Holger Lerche

University of Tuebingen, Tübingen, Baden-Württemberg, Germany

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Publications (208)1094.55 Total impact

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    ABSTRACT: To assess efficacy/tolerability of ezogabine (EZG)/retigabine (RTG) in combination with specified monotherapy antiepileptic drug (AED) treatments in adults with uncontrolled partial-onset seizures using a flexible dosing regimen.
    Seizure 08/2015; 30. DOI:10.1016/j.seizure.2015.06.002 · 2.06 Impact Factor
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    ABSTRACT: In the recent years, several neurological syndromes related to defects of the glucose transporter type 1 (Glut1) have been descried. They include the glucose transporter deficiency syndrome (Glut1-DS) as the most severe form, the paroxysmal exertion-induced dyskinesia (PED), a form of spastic paraparesis (CSE) as well as the childhood (CAE) and the early-onset absence epilepsy (EOAE). Glut1, encoded by the gene SLC2A1, is the most relevant glucose transporter in the brain. All Glut1 syndromes respond well to a ketogenic diet (KD) and most of the patients show a rapid seizure control. Ketogenic Diet developed to an established treatment for other forms of pharmaco-resistant epilepsies. Since we were interested in the question if those patients might have an underlying Glut1 defect, we sequenced SLC2A1 in a cohort of 28 patients with different forms of pharmaco-resistant epilepsies responding well to a KD. Unfortunately, we could not detect any mutations in SLC2A1. The exact action mechanisms of KD in pharmaco-resistant epilepsy are not well understood, but bypassing the Glut1 transporter seems not to play an important role. Copyright © 2015 Elsevier B.V. All rights reserved.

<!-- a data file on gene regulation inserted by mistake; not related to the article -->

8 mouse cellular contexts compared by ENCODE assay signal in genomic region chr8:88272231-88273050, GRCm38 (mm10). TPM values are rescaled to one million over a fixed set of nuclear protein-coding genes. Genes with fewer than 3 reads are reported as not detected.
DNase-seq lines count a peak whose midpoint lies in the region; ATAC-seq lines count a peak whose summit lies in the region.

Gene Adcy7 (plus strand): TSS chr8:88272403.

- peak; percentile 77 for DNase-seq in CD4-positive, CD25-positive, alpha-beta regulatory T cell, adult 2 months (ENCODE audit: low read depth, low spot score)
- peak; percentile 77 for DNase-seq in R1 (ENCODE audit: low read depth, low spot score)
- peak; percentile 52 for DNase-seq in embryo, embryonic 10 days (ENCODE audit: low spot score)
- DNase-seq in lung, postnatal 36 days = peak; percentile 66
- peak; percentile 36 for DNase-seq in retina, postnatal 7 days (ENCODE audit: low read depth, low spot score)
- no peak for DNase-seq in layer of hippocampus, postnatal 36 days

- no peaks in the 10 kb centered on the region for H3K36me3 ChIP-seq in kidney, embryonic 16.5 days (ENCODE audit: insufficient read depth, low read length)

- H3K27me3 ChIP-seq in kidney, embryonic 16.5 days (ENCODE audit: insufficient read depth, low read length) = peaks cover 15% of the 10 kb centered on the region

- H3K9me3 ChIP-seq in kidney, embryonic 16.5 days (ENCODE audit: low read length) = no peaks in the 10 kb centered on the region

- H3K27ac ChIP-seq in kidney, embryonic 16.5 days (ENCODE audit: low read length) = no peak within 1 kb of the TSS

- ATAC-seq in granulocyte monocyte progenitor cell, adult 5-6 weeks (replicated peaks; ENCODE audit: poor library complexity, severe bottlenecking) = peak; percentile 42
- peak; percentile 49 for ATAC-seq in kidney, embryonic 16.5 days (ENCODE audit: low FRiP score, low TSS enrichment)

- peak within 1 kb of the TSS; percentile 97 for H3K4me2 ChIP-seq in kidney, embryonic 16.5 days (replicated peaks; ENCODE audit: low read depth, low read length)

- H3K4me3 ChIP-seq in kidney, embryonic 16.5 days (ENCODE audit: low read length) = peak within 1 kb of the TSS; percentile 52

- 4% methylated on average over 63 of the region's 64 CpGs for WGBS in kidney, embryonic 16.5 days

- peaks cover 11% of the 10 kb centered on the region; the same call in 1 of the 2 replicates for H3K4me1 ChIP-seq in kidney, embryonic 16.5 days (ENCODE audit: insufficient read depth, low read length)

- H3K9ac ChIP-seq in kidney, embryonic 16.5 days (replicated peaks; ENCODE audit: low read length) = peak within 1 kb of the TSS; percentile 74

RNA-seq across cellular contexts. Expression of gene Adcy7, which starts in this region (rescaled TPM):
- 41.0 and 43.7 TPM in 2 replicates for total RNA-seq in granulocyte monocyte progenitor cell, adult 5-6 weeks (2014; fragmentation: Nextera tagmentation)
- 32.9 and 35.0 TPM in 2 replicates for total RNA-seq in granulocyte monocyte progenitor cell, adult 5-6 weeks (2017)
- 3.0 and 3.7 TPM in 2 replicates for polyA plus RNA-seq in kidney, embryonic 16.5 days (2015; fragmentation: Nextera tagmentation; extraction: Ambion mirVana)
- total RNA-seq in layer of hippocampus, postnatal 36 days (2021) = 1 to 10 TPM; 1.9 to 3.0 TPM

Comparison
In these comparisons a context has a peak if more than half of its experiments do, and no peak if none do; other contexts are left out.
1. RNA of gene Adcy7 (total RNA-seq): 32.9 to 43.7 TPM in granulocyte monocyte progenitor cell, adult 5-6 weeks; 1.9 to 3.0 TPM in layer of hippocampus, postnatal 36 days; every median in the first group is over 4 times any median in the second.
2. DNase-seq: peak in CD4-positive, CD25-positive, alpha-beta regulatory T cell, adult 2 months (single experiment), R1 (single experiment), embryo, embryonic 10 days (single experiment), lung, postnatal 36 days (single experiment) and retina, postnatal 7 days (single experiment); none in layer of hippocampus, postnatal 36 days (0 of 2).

Epilepsy Research 08/2015; 114:47-51. DOI:10.1016/j.eplepsyres.2015.04.012 · 2.19 Impact Factor
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    ABSTRACT: Recently, mutations and deletions in the GRIN2A gene have been identified to predispose to benign and severe idiopathic focal epilepsies (IFE), revealing a higher incidence of GRIN2A alterations among the more severe phenotypes. This study aimed to explore the phenotypic boundaries of GRIN2A mutations by investigating patients with the two most common epilepsy syndromes: i) idiopathic generalized epilepsy (IGE) and ii) temporal lobe epilepsy (TLE). Whole exome sequencing data of 238 patients with IGE as well as Sanger sequencing of 84 patients with TLE were evaluated for GRIN2A sequence alterations. Two additional independent cohorts comprising 1469 IGE and 330 TLE patients were screened for structural deletions (>40 kb) involving GRIN2A. Apart from a presumably benign, non-segregating variant in a patient with juvenile absence epilepsy, neither mutations nor deletions were detected in either cohort. These findings suggest that mutations in GRIN2A preferentially are involved in genetic variance of pediatric IFE and do not contribute significantly to either adult focal epilepsies as TLE or generalized epilepsies.